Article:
Both of these instances show how organisations and individuals became out of touch with their ‘audience’ and which used old ways of thinking about providing what they thought their audience needed. And this way of thinking for a business in the world we are in now will leave them obsolete very quickly if they do not adapt. 

Marketers in large corporations have until now launched a new product with a large ‘push’, spending huge sums of money telling their customers that they should buy their new product. This was the status quo. And it was risky, so the marketers spent a lot of time and money researching their customers seeking reassurance that their customers would buy the new product. They employed lots of consultants and experts to reassure them that this was the right thing to do. This all took months, even years, before the new product was launched.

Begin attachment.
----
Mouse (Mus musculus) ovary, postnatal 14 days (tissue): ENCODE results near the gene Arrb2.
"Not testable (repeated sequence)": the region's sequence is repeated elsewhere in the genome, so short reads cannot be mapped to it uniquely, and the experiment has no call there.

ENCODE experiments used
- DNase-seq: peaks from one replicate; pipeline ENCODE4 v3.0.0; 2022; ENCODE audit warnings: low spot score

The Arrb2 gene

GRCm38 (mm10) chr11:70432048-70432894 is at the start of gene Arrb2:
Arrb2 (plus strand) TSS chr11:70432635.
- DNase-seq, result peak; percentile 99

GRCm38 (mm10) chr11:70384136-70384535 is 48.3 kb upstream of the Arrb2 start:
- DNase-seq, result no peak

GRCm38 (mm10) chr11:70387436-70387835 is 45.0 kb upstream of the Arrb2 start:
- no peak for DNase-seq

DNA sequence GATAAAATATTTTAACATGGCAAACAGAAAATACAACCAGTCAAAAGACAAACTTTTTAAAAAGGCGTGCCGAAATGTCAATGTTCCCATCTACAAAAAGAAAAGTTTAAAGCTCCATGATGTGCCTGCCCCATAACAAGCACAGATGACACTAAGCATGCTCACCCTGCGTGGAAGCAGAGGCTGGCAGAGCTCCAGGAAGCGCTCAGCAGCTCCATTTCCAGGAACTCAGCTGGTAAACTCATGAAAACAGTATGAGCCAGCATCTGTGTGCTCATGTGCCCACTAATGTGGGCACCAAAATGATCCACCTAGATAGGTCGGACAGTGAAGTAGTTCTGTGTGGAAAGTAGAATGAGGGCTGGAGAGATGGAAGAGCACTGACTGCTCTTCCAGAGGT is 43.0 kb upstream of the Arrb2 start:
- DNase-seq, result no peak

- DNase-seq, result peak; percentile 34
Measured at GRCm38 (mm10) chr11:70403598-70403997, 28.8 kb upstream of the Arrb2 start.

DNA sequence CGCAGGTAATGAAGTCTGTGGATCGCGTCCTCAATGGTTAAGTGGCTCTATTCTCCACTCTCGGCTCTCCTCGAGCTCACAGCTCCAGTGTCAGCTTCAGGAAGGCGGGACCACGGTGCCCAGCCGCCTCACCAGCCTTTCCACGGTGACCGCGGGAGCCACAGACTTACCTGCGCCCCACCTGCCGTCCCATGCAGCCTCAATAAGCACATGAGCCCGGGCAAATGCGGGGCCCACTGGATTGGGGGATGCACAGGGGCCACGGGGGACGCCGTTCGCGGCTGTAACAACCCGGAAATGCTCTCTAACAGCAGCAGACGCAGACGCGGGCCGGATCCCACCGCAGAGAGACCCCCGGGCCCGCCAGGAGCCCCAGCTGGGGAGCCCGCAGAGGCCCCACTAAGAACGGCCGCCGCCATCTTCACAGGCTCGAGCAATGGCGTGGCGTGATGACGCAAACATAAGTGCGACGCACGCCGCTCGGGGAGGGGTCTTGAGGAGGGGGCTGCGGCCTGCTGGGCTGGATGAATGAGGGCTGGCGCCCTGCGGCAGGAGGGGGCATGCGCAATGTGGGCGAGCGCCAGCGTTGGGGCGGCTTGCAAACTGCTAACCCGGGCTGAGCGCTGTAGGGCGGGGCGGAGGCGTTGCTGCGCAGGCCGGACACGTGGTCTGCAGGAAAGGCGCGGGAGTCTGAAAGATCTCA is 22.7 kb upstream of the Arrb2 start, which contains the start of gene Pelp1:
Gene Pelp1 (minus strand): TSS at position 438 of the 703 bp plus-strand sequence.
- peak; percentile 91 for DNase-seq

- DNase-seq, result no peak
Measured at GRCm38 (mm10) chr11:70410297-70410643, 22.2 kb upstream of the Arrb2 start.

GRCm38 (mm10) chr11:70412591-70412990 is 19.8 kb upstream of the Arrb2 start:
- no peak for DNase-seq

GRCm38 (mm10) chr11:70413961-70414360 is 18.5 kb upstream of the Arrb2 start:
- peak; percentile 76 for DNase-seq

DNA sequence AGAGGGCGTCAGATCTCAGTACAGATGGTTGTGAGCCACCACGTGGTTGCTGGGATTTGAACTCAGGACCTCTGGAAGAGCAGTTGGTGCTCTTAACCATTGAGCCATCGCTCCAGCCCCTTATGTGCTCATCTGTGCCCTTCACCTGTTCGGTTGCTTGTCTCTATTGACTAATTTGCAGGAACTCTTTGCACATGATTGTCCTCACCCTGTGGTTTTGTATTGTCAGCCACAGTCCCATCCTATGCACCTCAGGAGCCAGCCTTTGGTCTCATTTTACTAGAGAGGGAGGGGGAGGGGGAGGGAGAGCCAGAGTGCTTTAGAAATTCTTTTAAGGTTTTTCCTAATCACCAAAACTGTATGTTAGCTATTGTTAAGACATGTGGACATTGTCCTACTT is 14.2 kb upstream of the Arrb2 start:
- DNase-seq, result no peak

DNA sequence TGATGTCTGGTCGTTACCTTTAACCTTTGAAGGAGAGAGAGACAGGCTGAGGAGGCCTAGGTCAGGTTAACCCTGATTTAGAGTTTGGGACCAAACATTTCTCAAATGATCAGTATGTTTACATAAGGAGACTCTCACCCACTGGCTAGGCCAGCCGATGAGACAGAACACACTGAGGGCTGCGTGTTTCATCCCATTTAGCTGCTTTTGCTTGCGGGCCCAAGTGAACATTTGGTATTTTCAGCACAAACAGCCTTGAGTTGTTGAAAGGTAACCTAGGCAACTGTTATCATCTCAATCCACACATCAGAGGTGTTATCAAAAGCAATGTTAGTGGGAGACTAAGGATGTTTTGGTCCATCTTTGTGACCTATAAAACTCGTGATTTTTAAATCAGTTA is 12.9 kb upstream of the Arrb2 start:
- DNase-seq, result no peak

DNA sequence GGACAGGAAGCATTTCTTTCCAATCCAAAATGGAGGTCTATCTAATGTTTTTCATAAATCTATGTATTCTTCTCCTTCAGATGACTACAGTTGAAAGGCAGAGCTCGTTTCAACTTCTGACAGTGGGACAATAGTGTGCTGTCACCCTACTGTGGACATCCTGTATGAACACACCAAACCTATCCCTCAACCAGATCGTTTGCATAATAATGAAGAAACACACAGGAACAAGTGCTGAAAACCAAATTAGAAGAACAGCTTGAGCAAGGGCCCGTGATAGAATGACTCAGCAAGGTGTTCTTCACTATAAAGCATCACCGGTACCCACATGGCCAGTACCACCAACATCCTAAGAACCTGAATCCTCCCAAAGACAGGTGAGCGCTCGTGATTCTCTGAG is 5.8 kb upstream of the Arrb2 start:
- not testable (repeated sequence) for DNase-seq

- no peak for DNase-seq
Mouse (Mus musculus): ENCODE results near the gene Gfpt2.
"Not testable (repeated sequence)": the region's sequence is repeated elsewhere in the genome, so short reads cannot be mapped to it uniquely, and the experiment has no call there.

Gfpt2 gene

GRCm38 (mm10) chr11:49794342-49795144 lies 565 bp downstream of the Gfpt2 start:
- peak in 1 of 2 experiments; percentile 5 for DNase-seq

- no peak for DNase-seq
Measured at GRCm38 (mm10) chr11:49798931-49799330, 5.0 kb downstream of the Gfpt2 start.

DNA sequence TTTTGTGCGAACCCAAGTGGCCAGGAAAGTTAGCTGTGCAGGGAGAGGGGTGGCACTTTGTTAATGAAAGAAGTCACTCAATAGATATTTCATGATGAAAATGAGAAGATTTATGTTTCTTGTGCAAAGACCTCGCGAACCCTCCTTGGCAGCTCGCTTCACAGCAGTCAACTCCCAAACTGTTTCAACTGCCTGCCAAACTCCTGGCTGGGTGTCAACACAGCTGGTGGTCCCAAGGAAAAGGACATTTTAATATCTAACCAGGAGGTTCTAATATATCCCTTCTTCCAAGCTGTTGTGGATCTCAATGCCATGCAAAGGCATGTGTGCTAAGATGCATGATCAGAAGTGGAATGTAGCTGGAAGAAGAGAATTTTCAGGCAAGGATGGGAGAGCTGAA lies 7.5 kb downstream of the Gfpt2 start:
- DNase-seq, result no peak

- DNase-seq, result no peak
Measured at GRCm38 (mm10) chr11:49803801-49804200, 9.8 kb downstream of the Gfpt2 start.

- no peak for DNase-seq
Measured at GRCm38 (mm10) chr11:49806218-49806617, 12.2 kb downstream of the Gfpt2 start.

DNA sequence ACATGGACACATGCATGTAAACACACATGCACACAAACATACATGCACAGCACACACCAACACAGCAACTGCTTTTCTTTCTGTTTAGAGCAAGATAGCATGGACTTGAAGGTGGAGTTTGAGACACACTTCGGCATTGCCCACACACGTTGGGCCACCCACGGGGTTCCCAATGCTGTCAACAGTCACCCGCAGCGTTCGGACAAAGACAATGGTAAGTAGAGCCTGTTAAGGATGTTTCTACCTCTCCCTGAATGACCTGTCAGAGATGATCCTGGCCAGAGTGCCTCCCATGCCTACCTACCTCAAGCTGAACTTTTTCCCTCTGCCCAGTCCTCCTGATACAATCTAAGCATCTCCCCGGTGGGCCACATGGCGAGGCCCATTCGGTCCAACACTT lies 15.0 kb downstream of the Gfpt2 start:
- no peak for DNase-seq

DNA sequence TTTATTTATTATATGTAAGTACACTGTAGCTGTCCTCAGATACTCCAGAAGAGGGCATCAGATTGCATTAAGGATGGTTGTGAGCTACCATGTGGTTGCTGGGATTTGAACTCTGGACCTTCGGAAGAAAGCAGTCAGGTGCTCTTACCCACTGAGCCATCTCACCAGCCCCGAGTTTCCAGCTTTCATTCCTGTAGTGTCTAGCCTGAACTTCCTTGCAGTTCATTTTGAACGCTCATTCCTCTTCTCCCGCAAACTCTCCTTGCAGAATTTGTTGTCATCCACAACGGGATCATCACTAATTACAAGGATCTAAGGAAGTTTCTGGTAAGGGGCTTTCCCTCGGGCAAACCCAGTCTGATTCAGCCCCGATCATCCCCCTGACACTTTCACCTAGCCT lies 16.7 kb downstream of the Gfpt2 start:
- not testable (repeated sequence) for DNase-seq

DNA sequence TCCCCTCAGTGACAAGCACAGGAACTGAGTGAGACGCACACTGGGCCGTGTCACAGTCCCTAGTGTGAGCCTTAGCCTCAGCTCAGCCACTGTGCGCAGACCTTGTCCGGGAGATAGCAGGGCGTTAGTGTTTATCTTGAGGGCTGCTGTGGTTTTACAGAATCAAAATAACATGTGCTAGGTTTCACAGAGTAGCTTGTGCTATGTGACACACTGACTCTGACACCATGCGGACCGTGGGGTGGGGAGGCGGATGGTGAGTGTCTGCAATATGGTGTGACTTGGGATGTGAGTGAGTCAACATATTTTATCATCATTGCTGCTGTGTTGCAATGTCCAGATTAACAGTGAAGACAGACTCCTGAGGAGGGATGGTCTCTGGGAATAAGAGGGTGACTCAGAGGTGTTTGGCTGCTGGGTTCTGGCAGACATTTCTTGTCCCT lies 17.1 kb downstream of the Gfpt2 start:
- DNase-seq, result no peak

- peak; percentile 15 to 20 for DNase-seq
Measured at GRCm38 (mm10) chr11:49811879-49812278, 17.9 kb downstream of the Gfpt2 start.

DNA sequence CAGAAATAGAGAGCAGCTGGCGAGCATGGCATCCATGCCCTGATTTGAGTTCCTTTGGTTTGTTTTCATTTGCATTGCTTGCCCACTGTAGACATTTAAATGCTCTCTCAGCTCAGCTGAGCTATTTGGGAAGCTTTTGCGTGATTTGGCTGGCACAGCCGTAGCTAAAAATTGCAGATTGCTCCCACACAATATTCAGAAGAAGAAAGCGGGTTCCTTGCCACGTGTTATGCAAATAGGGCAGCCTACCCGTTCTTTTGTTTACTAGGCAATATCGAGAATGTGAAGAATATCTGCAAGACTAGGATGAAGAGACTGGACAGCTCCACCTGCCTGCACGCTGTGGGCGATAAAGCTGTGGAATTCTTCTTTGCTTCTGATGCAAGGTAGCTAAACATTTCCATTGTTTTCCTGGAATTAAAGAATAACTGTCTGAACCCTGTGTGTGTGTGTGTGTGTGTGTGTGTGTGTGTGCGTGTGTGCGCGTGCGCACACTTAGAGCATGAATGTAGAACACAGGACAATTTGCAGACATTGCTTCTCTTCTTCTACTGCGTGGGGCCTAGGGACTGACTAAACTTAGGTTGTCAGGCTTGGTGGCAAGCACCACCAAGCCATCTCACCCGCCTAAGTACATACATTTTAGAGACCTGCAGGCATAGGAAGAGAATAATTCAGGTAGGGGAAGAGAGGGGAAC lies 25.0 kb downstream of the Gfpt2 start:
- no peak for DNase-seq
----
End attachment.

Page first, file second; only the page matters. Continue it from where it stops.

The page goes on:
And then came along the internet and the customers started to say what they thought about the new product and the good marketers listened. The marketers started to provide tools so that instead of hiring a few highly paid experts to tell them if their product would sell, their customers had ideas about what they would like and other customers started to vote for the best idea. 

The marketer suddenly became the best listener in the world and put down their megaphone and old ways and realised that the mob now ruled and that employing ten thousand for free was infinitely more effective and quicker than paying a small number of experts to see if customers liked what they assumed they would like. 

Long live the mob.